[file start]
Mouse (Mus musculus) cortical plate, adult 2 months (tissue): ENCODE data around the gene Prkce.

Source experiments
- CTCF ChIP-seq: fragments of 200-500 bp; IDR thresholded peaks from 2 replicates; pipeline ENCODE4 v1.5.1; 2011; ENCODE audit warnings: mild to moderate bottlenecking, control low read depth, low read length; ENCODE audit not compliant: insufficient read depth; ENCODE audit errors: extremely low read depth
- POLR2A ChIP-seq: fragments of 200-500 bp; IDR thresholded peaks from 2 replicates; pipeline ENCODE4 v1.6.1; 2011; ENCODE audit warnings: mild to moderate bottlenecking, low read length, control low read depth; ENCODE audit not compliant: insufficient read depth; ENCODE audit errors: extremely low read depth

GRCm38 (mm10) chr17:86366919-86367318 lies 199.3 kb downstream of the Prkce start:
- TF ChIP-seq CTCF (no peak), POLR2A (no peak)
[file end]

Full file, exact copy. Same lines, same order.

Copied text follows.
Mouse (Mus musculus) cortical plate, adult 2 months (tissue): ENCODE data around the gene Prkce.

Source experiments
- CTCF ChIP-seq: fragments of 200-500 bp; IDR thresholded peaks from 2 replicates; pipeline ENCODE4 v1.5.1; 2011; ENCODE audit warnings: mild to moderate bottlenecking, control low read depth, low read length; ENCODE audit not compliant: insufficient read depth; ENCODE audit errors: extremely low read depth
- POLR2A ChIP-seq: fragments of 200-500 bp; IDR thresholded peaks from 2 replicates; pipeline ENCODE4 v1.6.1; 2011; ENCODE audit warnings: mild to moderate bottlenecking, low read length, control low read depth; ENCODE audit not compliant: insufficient read depth; ENCODE audit errors: extremely low read depth

GRCm38 (mm10) chr17:86366919-86367318 lies 199.3 kb downstream of the Prkce start:
- TF ChIP-seq CTCF (no peak), POLR2A (no peak)